Unless you trust your attic floor beyond any reasonable doubt, lifting there, or installing heavy equipment like high-end professional treadmills and weights might be a big gamble as far as attic gym safety.
But hey, if you have a solidly built attic, and you won’t be doing any lifting there (like if you’ll be doing nothing more than just bodyweight exercises) then sure.
Got a shed rotting away in your backyard? How about putting it to good use and setting up a small home gym in there? Just like is the case with the attic, you will need to consider a few factors here, too.
Or at least, you might need to do a few improvements like the flooring, ventilation, and lighting to make the conditions favorable for a workout.
Unless you have a spare bedroom on an upper floor (where you might have to consider the strength of the floor), you will have little to worry about when turning it into a workout room.
Only a few improvements here and there, and you should be all set.
Turns out, the garage is one of the spaces in most homes that owners turn into a gym. Even then, however, you might need to make a few adjustments like ventilation, flooring, and lighting.
Some of the challenges that you are likely to run into when turning your basement into a workout room include ventilation, lighting, flooring, and overhead clearance.
If you are setting up a workout room in a basement with a low ceiling, you might be limited as to the height of equipment that you can install in there. I mean the likes of power racks and smith machines in this case.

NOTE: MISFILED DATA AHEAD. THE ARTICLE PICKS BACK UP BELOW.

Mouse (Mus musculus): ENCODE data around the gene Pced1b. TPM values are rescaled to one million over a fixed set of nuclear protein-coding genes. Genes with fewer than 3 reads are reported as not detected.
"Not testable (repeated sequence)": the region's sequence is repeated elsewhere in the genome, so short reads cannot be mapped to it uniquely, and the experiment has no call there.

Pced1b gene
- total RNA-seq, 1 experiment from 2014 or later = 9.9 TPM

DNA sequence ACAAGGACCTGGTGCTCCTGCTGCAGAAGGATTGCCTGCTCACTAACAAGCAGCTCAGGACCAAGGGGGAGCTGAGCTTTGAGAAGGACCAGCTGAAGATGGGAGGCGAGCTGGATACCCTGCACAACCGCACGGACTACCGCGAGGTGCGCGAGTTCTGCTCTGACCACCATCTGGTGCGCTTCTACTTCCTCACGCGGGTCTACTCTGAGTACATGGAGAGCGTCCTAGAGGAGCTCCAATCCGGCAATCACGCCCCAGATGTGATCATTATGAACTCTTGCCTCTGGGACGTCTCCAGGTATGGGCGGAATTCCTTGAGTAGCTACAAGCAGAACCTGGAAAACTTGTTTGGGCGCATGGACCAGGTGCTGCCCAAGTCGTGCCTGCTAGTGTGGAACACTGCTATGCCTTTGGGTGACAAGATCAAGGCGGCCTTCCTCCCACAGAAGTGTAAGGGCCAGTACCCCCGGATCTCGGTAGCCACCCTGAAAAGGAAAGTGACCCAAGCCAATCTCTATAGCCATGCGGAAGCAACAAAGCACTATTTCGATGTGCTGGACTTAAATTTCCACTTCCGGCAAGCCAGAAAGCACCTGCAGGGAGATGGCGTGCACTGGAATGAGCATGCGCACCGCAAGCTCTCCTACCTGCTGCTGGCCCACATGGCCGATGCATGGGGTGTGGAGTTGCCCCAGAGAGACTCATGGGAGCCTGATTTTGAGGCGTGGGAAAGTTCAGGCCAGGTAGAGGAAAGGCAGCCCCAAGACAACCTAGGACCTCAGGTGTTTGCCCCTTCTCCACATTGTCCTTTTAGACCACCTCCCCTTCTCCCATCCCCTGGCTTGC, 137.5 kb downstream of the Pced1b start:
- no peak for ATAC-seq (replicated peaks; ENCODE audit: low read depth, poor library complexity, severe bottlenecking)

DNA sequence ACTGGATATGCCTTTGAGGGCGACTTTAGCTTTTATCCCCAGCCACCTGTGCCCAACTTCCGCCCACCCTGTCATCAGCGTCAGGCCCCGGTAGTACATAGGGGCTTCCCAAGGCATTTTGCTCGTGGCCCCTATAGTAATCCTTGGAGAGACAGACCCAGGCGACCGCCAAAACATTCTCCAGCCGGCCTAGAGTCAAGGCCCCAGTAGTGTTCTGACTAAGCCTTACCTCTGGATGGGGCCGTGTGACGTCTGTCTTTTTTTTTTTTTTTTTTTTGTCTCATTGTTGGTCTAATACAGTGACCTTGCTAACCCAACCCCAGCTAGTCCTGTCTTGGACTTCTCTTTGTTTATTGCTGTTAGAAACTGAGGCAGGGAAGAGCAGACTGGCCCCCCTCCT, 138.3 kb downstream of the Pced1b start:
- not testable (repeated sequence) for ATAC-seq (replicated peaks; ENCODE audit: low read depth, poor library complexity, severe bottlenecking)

This brings us to the next bit you need to consider when getting started setting up a home gym in a small room – the height.
What is the best height for a small workout room?
Often overlooked, the overhead clearance is among the most essential boxes you need to check before getting down to business turning any space into a home gym.
Generally, the ideal ceiling height for a compact workout room boils down to the height of the equipment you plan on installing. It sure does depend on whether you will be performing any overhead pressing workouts.
However, besides the attic and basement, most of the other spaces we have discussed above should offer more than sufficient clearance for a convenient home workout space.
With that said, if the space you plan on converting into a workout room has a clearance of 9 feet or thereabouts, then that should be enough for most gym equipment and/or lifting workouts.
Any height lower than 9’ might still work, but that depends on your height – a short person may not need as much clearance as a tall one. And yes, you could be limited as far as the workouts you can perform and the equipment you can install in there.
Workout Room Flooring